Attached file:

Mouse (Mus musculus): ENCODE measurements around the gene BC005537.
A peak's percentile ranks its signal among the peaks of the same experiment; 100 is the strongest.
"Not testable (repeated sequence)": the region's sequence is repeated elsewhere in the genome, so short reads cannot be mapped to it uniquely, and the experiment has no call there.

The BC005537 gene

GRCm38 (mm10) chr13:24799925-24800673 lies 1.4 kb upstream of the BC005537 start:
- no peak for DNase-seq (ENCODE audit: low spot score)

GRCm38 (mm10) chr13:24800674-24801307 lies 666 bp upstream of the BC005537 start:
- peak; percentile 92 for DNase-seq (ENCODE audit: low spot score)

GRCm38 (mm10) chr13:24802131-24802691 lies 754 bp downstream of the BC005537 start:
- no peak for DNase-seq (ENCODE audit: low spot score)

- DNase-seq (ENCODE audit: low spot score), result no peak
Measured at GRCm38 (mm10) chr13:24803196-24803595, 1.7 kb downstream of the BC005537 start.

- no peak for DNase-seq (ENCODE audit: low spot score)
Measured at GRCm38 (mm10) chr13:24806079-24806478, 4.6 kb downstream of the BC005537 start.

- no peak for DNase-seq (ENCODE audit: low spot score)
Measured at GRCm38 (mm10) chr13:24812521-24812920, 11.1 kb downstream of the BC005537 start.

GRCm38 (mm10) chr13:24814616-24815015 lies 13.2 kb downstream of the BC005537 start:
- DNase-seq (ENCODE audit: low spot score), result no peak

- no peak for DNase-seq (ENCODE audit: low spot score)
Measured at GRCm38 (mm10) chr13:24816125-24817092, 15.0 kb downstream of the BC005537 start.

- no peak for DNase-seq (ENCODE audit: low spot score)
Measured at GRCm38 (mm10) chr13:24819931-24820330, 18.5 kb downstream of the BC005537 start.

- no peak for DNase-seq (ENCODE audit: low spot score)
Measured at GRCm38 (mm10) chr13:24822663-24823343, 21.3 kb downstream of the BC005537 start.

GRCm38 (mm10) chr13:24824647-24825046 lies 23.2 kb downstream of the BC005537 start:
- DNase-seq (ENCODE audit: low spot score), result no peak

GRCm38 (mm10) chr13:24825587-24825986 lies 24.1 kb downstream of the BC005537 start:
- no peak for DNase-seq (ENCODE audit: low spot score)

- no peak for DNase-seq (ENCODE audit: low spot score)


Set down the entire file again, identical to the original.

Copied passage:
Mouse (Mus musculus): ENCODE measurements around the gene BC005537.
A peak's percentile ranks its signal among the peaks of the same experiment; 100 is the strongest.
"Not testable (repeated sequence)": the region's sequence is repeated elsewhere in the genome, so short reads cannot be mapped to it uniquely, and the experiment has no call there.

The BC005537 gene

GRCm38 (mm10) chr13:24799925-24800673 lies 1.4 kb upstream of the BC005537 start:
- no peak for DNase-seq (ENCODE audit: low spot score)

GRCm38 (mm10) chr13:24800674-24801307 lies 666 bp upstream of the BC005537 start:
- peak; percentile 92 for DNase-seq (ENCODE audit: low spot score)

GRCm38 (mm10) chr13:24802131-24802691 lies 754 bp downstream of the BC005537 start:
- no peak for DNase-seq (ENCODE audit: low spot score)

- DNase-seq (ENCODE audit: low spot score), result no peak
Measured at GRCm38 (mm10) chr13:24803196-24803595, 1.7 kb downstream of the BC005537 start.

- no peak for DNase-seq (ENCODE audit: low spot score)
Measured at GRCm38 (mm10) chr13:24806079-24806478, 4.6 kb downstream of the BC005537 start.

- no peak for DNase-seq (ENCODE audit: low spot score)
Measured at GRCm38 (mm10) chr13:24812521-24812920, 11.1 kb downstream of the BC005537 start.

GRCm38 (mm10) chr13:24814616-24815015 lies 13.2 kb downstream of the BC005537 start:
- DNase-seq (ENCODE audit: low spot score), result no peak

- no peak for DNase-seq (ENCODE audit: low spot score)
Measured at GRCm38 (mm10) chr13:24816125-24817092, 15.0 kb downstream of the BC005537 start.

- no peak for DNase-seq (ENCODE audit: low spot score)
Measured at GRCm38 (mm10) chr13:24819931-24820330, 18.5 kb downstream of the BC005537 start.

- no peak for DNase-seq (ENCODE audit: low spot score)
Measured at GRCm38 (mm10) chr13:24822663-24823343, 21.3 kb downstream of the BC005537 start.

GRCm38 (mm10) chr13:24824647-24825046 lies 23.2 kb downstream of the BC005537 start:
- DNase-seq (ENCODE audit: low spot score), result no peak

GRCm38 (mm10) chr13:24825587-24825986 lies 24.1 kb downstream of the BC005537 start:
- no peak for DNase-seq (ENCODE audit: low spot score)

- no peak for DNase-seq (ENCODE audit: low spot score)